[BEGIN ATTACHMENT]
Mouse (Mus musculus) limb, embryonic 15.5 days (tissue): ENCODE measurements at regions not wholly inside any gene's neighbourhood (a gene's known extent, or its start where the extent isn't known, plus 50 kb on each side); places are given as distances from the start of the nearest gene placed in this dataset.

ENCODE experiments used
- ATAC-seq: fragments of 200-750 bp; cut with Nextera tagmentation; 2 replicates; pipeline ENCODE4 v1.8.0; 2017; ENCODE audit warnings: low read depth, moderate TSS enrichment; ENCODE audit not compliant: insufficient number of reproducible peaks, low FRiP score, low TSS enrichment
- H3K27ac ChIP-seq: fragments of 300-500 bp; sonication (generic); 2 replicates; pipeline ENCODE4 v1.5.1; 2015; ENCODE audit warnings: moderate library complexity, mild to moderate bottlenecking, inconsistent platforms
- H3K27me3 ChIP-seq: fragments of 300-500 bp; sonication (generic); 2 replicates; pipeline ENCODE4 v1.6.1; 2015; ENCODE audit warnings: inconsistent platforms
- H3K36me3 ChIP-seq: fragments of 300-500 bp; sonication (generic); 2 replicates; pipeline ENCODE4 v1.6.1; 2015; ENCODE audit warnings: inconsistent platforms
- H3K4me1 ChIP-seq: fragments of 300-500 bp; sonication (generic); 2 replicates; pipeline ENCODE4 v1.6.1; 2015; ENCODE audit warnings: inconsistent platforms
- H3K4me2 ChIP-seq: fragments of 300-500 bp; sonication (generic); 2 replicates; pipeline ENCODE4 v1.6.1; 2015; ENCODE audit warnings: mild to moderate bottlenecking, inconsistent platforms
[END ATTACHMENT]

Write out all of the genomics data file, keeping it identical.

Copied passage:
Mouse (Mus musculus) limb, embryonic 15.5 days (tissue): ENCODE measurements at regions not wholly inside any gene's neighbourhood (a gene's known extent, or its start where the extent isn't known, plus 50 kb on each side); places are given as distances from the start of the nearest gene placed in this dataset.

ENCODE experiments used
- ATAC-seq: fragments of 200-750 bp; cut with Nextera tagmentation; 2 replicates; pipeline ENCODE4 v1.8.0; 2017; ENCODE audit warnings: low read depth, moderate TSS enrichment; ENCODE audit not compliant: insufficient number of reproducible peaks, low FRiP score, low TSS enrichment
- H3K27ac ChIP-seq: fragments of 300-500 bp; sonication (generic); 2 replicates; pipeline ENCODE4 v1.5.1; 2015; ENCODE audit warnings: moderate library complexity, mild to moderate bottlenecking, inconsistent platforms
- H3K27me3 ChIP-seq: fragments of 300-500 bp; sonication (generic); 2 replicates; pipeline ENCODE4 v1.6.1; 2015; ENCODE audit warnings: inconsistent platforms
- H3K36me3 ChIP-seq: fragments of 300-500 bp; sonication (generic); 2 replicates; pipeline ENCODE4 v1.6.1; 2015; ENCODE audit warnings: inconsistent platforms
- H3K4me1 ChIP-seq: fragments of 300-500 bp; sonication (generic); 2 replicates; pipeline ENCODE4 v1.6.1; 2015; ENCODE audit warnings: inconsistent platforms
- H3K4me2 ChIP-seq: fragments of 300-500 bp; sonication (generic); 2 replicates; pipeline ENCODE4 v1.6.1; 2015; ENCODE audit warnings: mild to moderate bottlenecking, inconsistent platforms